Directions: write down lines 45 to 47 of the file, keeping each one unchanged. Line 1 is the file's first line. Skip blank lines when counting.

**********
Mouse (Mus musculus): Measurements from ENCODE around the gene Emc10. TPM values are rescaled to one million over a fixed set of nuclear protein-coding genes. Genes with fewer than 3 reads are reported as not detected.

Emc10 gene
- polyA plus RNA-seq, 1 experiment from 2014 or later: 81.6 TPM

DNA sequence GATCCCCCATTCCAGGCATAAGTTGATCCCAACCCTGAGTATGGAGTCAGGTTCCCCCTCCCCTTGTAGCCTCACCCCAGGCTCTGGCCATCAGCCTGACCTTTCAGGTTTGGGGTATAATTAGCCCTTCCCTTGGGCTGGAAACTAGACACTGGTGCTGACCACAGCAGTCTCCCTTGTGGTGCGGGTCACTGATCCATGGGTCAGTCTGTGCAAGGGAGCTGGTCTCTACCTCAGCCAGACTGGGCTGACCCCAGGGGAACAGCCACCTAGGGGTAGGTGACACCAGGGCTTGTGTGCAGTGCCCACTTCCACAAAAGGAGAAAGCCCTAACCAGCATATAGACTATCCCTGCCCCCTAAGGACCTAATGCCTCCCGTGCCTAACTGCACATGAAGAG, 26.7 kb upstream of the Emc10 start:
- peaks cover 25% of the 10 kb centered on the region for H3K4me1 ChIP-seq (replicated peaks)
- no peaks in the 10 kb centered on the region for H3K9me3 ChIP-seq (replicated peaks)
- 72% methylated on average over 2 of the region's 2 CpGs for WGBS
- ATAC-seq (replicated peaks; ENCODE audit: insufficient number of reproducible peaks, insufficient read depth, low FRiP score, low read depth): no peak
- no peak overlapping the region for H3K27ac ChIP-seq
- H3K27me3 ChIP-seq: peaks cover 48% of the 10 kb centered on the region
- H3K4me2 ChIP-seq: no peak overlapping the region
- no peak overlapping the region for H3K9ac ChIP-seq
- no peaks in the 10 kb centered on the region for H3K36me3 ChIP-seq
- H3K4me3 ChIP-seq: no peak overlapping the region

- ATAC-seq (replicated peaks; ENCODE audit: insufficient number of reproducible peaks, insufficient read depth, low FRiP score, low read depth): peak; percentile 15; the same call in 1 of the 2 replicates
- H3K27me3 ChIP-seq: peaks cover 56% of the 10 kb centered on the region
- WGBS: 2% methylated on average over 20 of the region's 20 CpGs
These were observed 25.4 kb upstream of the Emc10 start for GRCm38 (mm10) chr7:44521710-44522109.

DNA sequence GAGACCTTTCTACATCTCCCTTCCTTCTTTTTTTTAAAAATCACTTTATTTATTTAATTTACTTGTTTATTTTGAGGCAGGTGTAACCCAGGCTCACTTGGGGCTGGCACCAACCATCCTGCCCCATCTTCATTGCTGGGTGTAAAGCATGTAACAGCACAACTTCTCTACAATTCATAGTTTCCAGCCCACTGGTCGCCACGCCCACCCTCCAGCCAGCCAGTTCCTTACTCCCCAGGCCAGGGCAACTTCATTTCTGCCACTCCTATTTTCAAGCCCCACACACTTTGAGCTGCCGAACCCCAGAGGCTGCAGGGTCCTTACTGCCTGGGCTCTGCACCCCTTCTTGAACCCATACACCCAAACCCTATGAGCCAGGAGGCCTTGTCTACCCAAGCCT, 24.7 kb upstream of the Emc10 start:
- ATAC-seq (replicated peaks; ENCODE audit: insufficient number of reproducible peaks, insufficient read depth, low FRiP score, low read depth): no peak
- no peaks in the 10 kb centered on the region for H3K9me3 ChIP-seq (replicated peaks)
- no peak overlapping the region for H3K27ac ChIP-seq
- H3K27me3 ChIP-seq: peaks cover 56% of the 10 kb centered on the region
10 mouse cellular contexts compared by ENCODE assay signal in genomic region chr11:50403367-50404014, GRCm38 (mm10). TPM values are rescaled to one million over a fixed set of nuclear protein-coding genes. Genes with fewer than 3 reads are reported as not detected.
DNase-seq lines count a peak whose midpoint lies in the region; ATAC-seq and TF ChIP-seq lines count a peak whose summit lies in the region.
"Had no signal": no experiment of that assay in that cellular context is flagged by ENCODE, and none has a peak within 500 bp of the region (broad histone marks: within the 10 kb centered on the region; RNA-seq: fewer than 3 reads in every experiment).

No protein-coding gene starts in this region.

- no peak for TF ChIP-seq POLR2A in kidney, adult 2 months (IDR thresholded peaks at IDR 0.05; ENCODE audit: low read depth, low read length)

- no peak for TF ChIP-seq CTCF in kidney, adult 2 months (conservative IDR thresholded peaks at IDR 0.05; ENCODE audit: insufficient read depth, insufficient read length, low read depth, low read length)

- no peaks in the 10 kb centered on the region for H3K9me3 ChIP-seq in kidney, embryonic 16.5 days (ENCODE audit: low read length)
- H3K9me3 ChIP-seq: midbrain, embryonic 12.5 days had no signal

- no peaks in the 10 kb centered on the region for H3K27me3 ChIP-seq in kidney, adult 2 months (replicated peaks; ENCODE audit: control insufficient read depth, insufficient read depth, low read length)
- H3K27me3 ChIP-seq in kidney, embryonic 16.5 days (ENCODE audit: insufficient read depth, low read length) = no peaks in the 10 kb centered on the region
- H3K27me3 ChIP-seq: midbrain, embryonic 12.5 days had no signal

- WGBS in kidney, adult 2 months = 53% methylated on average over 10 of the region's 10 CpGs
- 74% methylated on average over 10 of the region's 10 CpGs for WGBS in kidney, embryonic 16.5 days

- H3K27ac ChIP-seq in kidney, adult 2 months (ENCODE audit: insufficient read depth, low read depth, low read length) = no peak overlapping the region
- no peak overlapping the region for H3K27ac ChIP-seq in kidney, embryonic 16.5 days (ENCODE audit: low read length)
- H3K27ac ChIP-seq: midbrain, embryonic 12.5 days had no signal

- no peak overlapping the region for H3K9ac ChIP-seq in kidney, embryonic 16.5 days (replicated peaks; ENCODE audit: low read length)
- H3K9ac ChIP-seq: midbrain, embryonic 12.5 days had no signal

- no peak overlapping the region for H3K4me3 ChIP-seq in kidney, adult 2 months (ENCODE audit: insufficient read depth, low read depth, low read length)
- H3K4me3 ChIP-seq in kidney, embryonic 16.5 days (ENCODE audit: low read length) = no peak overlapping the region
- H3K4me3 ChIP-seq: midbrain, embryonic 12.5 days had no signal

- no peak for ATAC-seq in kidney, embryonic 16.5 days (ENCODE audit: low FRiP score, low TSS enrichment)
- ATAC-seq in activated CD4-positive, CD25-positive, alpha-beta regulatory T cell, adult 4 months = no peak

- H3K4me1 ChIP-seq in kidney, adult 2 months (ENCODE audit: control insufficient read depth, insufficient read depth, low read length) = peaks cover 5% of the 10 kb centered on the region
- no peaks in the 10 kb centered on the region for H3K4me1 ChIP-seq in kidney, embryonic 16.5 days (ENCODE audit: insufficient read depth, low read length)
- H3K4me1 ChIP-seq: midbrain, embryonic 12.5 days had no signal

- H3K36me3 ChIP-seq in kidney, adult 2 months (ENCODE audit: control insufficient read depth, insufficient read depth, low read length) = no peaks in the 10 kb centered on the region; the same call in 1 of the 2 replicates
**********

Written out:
- no peak for ATAC-seq in kidney, embryonic 16.5 days (ENCODE audit: low FRiP score, low TSS enrichment)
- ATAC-seq in activated CD4-positive, CD25-positive, alpha-beta regulatory T cell, adult 4 months = no peak

- H3K4me1 ChIP-seq in kidney, adult 2 months (ENCODE audit: control insufficient read depth, insufficient read depth, low read length) = peaks cover 5% of the 10 kb centered on the region